Open Niagara Falls to eco-tourism
15 June 1999
This is in response to the Readers' View article of May 30:
"Parkway showcases the beauty of Niagara," by Judi Kozminske.
I wonder how a person who has lived in this area for a mere
five years can pass judgment on local residents who have lived here their whole lives.
Kozminske obviously has no idea of the number of locals who enjoy, on a regular basis, the
falls, gorge, Devils' Hole, Whirlpool State Park and the numerous other places of beauty
on the Niagara Frontier.
I can also tell you that the supporters of the removal of the
parkway are doing much more than "marveling at the view" while going 55 mph
cars. These people are wonderful local residents who are trying desperately to restore
another piece of our disappearing American landscape. With ecotourism at an all-time high,
the idea of a bicycle and walking path from Niagara Falls to Artpark through a beautifully
wooded park is something many American and foreign tourists alike are starving for.
In the current days of massive urban sprawl and
constant development, along with our state parks being sold out to golf courses
and the like, this is the most
refreshing idea I've heard in years. It is precisely because of these
individuals and others like them who have had the courage to stand up and fight
for what they believe that there are still some natural places of beauty left
for us to enjoy.
The Ongiara trail is one of the most beautiful places in the
area, the only problem being the sound of speeding cars going down the parkway. This is
more than a bit of a distraction during what should be a peaceful nature walk.
Also, the notion that "memories of the past" are
"clouding the vision of what this city could be now" is probably one of the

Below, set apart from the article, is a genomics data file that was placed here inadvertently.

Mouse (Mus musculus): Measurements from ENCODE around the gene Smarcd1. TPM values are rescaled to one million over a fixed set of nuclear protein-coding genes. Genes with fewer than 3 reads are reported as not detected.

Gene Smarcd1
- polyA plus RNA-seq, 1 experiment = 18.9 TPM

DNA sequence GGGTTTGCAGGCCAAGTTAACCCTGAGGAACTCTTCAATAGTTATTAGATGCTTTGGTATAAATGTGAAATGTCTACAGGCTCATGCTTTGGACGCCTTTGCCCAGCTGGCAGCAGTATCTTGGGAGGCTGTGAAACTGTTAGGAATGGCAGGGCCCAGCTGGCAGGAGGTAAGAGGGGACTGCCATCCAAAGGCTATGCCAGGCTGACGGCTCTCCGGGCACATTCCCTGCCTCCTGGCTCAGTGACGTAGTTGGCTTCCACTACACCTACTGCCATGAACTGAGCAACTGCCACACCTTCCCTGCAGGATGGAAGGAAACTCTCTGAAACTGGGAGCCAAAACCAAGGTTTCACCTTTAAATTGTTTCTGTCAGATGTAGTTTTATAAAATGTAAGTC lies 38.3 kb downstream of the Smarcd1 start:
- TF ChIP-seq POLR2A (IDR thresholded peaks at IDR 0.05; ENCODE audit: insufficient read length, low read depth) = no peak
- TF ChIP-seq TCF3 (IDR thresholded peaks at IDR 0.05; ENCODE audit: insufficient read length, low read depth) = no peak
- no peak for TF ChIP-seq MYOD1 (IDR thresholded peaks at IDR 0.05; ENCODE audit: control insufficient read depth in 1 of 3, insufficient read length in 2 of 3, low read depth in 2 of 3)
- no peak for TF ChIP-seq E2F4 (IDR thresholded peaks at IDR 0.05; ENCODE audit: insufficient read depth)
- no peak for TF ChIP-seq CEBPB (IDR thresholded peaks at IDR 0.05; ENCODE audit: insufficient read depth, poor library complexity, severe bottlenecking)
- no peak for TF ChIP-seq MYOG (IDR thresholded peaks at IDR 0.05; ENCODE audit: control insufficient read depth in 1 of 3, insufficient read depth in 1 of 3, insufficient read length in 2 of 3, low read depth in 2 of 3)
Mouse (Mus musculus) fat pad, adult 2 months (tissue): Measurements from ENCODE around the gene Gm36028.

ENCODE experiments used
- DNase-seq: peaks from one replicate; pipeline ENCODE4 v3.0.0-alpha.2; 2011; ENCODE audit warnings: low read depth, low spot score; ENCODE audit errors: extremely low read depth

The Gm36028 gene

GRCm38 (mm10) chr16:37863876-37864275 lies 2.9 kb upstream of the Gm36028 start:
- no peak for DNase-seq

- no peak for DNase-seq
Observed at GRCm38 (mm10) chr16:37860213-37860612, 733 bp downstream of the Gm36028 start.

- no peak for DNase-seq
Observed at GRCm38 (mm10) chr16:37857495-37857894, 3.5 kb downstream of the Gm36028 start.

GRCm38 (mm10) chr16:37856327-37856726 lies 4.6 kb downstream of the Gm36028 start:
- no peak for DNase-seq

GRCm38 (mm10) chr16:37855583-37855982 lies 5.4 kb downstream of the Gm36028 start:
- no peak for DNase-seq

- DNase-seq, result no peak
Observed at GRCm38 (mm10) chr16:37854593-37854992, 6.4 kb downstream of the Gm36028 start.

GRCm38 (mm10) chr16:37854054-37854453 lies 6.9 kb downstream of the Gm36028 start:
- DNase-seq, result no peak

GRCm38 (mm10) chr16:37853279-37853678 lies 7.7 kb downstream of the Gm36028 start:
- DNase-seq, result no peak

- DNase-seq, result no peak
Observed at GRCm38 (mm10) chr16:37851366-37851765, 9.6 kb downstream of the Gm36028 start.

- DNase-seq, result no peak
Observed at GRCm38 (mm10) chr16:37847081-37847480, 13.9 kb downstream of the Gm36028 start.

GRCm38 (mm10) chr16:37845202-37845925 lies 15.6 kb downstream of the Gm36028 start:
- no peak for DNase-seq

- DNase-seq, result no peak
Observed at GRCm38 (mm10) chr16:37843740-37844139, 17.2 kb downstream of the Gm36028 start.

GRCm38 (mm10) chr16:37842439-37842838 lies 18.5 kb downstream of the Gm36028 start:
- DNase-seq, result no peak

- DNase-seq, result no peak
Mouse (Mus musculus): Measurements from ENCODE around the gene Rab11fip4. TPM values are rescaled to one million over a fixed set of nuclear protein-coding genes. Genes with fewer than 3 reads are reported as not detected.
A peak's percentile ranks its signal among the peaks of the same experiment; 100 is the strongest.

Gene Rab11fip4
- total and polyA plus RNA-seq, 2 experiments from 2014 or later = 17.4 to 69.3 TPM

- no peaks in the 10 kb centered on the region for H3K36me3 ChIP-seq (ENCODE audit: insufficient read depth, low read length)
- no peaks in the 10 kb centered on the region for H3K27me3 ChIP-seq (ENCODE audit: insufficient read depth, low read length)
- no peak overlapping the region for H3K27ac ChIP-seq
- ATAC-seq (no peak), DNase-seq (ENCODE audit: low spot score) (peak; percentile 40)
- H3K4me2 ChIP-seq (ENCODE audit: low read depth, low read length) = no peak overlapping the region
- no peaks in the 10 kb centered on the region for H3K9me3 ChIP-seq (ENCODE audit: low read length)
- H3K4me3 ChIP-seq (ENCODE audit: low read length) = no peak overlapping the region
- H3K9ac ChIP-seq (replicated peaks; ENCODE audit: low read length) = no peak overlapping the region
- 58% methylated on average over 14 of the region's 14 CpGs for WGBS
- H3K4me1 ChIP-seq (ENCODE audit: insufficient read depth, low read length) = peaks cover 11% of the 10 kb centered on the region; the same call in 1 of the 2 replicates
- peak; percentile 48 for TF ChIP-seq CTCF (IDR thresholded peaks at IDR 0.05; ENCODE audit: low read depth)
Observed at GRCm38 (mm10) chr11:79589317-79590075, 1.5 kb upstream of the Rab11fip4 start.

saddest statements I have heard in quite some time. The residents who have lived in this
area during the prosperous times know what a great city Niagara Falls was and can be
The beginning of the end of the downtown area was, in this
writer's opinion, the construction of the Robert Moses Parkway. People no longer had a
reason to travel down Main Street, for they were now afforded a faster way to reach their
destination. This development came, not only at the expense of the downtown
area, but also
caused the destruction of habitat that was vital to the area wildlife.
This parkway removal may fly in the face of our fast-paced
lifestyles, but sometimes in life you have to go against the grain and think of something
other than your own convenience. Would you like your children to have the opportunity to
enjoy nature up close, or from the window of a speeding car? It is my belief that if they could
understand the impact of a highway versus a woodland, they would surely choose the latter.
I fail to understand how people can constantly be so critical
toward a group of caring individuals who dare to dream and are so willing to put themselves
and their time into giving something back to the Earth. These people deserve nothing but
respect for their courage and conviction in a
Lori Stumpf, Lewiston